Trembling With Fear 1/15/2023

Hello, children of the dark – and it really is dark out there, isn’t it? At least in the Northern Hemisphere (a wave and shout-out to my homeland, where it’s currently summer). It’s that time of year in London that is pure grey skies, driving rain, blasting winds and just cold, cold, cold. My Aussie bones can’t take it, so I’m a hermit once more (though less of the heater-constantly-on thanks to the energy crisis, and more wrapped up in my warmest jumpers).

Over this side of the pond, tomorrow – the third Monday of January – is known as “Blue Monday”, and is said to be the most depressing day of the year. There is a lot of debate as to the methods and origins of this “science”, with some claiming it’s just a misguided PR stunt, but whatever the origins, the idea has really taken hold in the last decade. 

If you’re feeling down because of the weather, post-Christmas finances, low motivation and the pressure to take action on new year’s resolutions, maybe the concept resonates with you. Maybe it’s also taking its toll on your creativity, and you’re struggling to write. If that resonates, I ask that you hold on. The grey will lift, and soon the light will return. Find solace and inspiration in your community of writers and readers of the darkly speculative. And, of course, reach out if you need to talk to someone. There’s a lot of shit out there, but there’s also good to be found.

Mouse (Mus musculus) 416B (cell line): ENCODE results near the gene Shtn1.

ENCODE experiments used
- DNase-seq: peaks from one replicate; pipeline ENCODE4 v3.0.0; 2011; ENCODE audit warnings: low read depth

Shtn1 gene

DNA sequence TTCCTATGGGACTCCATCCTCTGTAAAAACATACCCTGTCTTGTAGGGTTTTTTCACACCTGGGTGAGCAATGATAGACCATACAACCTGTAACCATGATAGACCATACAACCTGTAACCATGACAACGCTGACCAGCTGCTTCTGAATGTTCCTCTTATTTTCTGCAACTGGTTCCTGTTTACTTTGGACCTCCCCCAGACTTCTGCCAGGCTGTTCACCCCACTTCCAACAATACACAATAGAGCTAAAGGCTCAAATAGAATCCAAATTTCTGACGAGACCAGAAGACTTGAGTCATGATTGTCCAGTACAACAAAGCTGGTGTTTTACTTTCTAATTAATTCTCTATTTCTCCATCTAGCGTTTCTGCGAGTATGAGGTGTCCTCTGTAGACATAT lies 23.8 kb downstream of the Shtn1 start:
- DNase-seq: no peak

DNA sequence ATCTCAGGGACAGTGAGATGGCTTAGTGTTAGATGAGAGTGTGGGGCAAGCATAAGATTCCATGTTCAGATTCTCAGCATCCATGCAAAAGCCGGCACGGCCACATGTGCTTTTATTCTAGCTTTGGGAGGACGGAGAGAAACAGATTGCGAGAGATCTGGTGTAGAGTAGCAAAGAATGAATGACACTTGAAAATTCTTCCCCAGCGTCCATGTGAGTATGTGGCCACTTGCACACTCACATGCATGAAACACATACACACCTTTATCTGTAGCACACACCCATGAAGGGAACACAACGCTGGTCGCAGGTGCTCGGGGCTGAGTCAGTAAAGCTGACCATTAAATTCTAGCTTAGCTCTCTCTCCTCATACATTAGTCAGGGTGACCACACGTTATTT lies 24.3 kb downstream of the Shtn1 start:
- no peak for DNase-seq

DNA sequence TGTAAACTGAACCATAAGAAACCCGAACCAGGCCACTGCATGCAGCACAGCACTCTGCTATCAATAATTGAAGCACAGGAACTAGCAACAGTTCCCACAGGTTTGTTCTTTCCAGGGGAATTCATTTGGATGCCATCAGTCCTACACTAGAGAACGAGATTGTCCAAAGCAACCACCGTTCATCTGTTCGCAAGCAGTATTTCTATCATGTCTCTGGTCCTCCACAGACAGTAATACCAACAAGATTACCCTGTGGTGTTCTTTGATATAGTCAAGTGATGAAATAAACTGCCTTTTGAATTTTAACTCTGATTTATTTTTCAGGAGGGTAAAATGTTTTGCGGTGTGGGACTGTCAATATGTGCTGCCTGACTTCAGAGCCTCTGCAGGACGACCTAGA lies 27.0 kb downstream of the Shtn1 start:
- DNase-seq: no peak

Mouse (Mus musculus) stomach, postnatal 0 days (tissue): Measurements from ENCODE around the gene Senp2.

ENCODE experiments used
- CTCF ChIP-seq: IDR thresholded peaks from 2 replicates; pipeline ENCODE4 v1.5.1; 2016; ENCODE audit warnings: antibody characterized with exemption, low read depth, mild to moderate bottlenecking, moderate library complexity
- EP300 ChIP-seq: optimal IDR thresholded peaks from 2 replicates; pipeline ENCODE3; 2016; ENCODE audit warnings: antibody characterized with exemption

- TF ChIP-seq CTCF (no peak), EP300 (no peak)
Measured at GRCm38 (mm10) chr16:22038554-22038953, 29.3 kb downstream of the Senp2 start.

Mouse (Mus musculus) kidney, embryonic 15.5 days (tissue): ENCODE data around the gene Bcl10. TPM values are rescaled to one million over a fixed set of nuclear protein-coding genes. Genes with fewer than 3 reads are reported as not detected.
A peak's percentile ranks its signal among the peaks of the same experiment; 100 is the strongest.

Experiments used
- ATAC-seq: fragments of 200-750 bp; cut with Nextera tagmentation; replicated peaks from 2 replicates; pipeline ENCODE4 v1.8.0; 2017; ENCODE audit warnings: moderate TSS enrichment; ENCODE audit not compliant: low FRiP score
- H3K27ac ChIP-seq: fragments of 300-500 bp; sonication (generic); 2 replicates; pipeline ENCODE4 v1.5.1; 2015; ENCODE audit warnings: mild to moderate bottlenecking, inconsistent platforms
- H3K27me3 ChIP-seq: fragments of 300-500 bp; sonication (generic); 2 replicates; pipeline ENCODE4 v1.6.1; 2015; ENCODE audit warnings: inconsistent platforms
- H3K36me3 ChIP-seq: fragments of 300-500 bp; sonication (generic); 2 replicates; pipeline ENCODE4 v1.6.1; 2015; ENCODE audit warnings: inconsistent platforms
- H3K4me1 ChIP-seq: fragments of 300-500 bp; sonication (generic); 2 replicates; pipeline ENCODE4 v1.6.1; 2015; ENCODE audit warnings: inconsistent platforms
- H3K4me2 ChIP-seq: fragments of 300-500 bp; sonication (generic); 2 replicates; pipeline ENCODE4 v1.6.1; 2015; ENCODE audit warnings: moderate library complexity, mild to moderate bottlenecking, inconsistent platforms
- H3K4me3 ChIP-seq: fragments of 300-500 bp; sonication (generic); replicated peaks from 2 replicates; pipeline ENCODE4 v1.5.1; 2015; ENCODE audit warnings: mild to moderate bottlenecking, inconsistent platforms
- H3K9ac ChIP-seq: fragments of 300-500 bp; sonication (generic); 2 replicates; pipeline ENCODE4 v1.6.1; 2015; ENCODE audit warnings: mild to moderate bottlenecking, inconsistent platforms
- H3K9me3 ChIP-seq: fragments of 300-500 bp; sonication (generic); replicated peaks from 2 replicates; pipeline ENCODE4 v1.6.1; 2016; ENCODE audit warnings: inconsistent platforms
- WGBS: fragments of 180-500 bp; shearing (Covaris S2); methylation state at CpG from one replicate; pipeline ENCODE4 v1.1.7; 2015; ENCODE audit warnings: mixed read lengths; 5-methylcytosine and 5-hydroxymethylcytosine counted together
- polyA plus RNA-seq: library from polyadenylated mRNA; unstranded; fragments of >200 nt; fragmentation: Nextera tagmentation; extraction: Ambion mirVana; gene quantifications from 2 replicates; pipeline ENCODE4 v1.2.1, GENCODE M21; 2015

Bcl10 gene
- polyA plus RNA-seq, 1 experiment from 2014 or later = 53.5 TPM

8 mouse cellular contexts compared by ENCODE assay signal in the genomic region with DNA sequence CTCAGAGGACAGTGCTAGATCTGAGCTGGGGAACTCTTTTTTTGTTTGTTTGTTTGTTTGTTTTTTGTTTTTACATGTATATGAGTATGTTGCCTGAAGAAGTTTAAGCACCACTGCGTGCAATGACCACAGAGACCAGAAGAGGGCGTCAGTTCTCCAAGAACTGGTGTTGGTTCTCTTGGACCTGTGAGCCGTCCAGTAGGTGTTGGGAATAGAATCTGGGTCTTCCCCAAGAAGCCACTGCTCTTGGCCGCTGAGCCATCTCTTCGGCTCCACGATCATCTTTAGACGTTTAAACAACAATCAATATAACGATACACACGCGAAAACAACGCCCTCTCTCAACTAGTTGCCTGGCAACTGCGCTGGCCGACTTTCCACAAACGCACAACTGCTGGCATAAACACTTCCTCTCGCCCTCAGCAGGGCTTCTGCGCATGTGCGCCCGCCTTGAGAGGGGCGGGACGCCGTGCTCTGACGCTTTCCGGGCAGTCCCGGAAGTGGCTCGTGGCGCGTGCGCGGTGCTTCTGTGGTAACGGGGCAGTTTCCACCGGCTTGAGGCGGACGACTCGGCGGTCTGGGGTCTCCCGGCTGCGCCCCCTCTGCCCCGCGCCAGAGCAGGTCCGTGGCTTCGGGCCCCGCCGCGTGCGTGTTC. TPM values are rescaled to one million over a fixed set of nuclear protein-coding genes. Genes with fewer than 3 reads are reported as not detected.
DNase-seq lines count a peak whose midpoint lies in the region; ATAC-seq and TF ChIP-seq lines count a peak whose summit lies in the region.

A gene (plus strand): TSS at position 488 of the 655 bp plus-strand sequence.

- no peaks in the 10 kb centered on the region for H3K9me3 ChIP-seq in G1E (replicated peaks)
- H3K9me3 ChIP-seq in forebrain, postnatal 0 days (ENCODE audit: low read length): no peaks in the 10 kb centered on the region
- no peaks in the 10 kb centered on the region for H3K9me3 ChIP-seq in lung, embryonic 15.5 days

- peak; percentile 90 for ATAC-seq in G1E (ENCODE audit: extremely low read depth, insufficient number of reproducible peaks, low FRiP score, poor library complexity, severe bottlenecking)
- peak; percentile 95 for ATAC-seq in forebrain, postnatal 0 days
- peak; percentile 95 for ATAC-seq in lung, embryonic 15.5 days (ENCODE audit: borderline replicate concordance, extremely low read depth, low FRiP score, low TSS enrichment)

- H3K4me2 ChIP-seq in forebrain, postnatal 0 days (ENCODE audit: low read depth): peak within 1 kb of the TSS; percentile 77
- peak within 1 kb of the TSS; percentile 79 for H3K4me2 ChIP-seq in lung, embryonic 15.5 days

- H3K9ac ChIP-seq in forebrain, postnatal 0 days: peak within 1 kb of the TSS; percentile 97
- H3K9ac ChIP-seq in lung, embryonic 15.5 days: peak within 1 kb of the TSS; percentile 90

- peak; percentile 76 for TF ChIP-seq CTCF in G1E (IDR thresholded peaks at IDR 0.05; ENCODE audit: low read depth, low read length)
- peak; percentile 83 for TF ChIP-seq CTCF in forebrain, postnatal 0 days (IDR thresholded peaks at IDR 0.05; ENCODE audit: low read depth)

Dare I say, some of that good is in this week’s TWF menu? Our Trembling main course is definitely not one for the bug-phobic (thanks, Kellee Kranendonk!). This is followed by three delicious quick bites:

  • Scott Bogart takes revenge on the bad guy,
  • Robert Allen Lupton takes revenge on editors, and
  • Ron Capshaw’s type of revenge is tbc.

If these stories inspire you to get writing, you’ll find details on how to submit to us over here, and we have an insatiable appetite.

Over to you, Stuart.

Lauren McMenemy

Editor, Trembling With Fear

A HUGE thank you to Kangas Kahn Publishing for sponsoring this week’s newsletter! Please, if you’ve got a Halloween story in mind, do reach out to them! They’re paying 8 cents per word for 2000-5000 word Halloween stories! Details are on the link above.